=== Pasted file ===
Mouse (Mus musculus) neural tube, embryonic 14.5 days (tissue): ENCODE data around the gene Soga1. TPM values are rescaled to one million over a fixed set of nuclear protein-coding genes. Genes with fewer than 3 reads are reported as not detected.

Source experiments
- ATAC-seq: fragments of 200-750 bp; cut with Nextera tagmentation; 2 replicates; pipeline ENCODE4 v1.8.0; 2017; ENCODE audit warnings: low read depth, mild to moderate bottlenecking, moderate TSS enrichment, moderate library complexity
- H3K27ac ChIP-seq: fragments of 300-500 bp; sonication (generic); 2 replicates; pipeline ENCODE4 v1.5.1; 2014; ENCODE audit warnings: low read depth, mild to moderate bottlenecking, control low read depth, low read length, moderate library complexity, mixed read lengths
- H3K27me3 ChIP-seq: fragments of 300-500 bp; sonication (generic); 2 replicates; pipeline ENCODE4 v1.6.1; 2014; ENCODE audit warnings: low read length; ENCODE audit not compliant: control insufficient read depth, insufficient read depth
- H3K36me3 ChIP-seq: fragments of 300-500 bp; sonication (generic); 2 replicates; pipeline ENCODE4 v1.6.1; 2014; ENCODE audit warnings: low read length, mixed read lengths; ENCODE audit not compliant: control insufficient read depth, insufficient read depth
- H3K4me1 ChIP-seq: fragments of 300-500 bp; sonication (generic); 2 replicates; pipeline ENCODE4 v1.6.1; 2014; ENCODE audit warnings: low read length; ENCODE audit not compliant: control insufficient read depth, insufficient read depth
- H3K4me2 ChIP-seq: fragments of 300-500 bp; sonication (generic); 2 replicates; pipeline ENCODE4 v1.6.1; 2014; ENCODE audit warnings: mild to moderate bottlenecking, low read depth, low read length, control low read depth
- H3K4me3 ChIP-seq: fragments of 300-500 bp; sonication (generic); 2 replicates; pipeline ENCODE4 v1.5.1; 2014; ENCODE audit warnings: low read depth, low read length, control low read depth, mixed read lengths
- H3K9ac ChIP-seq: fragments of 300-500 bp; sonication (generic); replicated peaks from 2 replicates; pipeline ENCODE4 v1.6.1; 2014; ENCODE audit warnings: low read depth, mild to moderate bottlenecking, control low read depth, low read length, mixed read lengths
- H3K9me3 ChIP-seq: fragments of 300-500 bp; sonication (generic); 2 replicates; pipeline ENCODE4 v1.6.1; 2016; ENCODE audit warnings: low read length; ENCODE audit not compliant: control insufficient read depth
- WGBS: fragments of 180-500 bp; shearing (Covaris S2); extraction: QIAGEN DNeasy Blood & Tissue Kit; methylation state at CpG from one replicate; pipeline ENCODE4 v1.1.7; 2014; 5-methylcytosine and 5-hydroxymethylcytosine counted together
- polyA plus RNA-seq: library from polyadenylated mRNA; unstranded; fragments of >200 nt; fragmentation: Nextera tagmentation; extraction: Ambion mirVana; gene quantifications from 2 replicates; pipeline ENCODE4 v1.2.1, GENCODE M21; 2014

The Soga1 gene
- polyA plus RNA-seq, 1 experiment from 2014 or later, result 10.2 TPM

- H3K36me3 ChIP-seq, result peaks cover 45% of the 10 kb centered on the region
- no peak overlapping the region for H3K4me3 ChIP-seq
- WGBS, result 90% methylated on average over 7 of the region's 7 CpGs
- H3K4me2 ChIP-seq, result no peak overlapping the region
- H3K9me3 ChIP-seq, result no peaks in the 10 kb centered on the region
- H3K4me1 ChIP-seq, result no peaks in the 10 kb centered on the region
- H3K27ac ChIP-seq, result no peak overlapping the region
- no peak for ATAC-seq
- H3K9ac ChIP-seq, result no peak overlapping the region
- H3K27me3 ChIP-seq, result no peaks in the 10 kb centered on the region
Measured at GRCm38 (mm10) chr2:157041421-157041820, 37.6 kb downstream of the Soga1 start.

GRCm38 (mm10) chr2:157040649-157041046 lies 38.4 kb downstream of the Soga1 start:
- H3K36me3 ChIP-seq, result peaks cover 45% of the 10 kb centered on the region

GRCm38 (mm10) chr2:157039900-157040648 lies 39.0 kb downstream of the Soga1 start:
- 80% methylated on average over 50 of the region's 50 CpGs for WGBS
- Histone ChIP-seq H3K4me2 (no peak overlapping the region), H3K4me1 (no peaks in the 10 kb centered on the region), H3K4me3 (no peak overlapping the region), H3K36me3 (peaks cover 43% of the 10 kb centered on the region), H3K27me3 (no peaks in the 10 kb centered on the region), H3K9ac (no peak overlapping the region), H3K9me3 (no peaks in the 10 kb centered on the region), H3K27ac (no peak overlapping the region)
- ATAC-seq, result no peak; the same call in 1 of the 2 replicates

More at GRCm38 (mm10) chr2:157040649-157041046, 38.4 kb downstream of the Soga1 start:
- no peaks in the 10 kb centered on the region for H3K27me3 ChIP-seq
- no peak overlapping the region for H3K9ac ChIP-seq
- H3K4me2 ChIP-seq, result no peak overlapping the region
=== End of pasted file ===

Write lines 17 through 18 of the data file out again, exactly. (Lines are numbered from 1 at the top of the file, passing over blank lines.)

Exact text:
- no peak overlapping the region for H3K4me3 ChIP-seq
- WGBS, result 90% methylated on average over 7 of the region's 7 CpGs